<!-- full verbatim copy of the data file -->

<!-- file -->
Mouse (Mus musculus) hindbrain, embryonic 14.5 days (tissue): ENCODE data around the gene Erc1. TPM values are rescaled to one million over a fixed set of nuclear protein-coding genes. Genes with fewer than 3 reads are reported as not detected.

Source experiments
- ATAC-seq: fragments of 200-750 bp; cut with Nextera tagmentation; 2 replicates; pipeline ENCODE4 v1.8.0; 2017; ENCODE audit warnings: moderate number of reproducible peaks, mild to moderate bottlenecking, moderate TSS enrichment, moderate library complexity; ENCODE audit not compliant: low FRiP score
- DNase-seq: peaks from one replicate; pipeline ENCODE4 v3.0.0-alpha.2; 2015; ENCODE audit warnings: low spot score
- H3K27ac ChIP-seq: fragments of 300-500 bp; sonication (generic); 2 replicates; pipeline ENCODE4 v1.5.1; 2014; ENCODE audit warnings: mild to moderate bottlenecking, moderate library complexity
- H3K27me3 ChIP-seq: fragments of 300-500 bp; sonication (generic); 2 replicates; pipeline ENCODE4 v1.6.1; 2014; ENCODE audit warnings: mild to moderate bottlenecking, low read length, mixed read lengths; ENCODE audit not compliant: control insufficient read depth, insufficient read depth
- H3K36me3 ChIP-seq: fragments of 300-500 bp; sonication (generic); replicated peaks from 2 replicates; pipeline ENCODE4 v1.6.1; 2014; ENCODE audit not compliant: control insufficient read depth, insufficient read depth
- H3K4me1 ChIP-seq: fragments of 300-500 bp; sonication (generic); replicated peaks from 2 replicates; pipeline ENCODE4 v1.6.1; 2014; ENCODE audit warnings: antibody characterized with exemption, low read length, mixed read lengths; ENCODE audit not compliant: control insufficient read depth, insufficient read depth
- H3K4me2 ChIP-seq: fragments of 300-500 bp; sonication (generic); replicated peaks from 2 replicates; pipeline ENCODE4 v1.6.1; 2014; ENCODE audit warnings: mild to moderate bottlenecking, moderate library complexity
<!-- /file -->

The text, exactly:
Mouse (Mus musculus) hindbrain, embryonic 14.5 days (tissue): ENCODE data around the gene Erc1. TPM values are rescaled to one million over a fixed set of nuclear protein-coding genes. Genes with fewer than 3 reads are reported as not detected.

Source experiments
- ATAC-seq: fragments of 200-750 bp; cut with Nextera tagmentation; 2 replicates; pipeline ENCODE4 v1.8.0; 2017; ENCODE audit warnings: moderate number of reproducible peaks, mild to moderate bottlenecking, moderate TSS enrichment, moderate library complexity; ENCODE audit not compliant: low FRiP score
- DNase-seq: peaks from one replicate; pipeline ENCODE4 v3.0.0-alpha.2; 2015; ENCODE audit warnings: low spot score
- H3K27ac ChIP-seq: fragments of 300-500 bp; sonication (generic); 2 replicates; pipeline ENCODE4 v1.5.1; 2014; ENCODE audit warnings: mild to moderate bottlenecking, moderate library complexity
- H3K27me3 ChIP-seq: fragments of 300-500 bp; sonication (generic); 2 replicates; pipeline ENCODE4 v1.6.1; 2014; ENCODE audit warnings: mild to moderate bottlenecking, low read length, mixed read lengths; ENCODE audit not compliant: control insufficient read depth, insufficient read depth
- H3K36me3 ChIP-seq: fragments of 300-500 bp; sonication (generic); replicated peaks from 2 replicates; pipeline ENCODE4 v1.6.1; 2014; ENCODE audit not compliant: control insufficient read depth, insufficient read depth
- H3K4me1 ChIP-seq: fragments of 300-500 bp; sonication (generic); replicated peaks from 2 replicates; pipeline ENCODE4 v1.6.1; 2014; ENCODE audit warnings: antibody characterized with exemption, low read length, mixed read lengths; ENCODE audit not compliant: control insufficient read depth, insufficient read depth
- H3K4me2 ChIP-seq: fragments of 300-500 bp; sonication (generic); replicated peaks from 2 replicates; pipeline ENCODE4 v1.6.1; 2014; ENCODE audit warnings: mild to moderate bottlenecking, moderate library complexity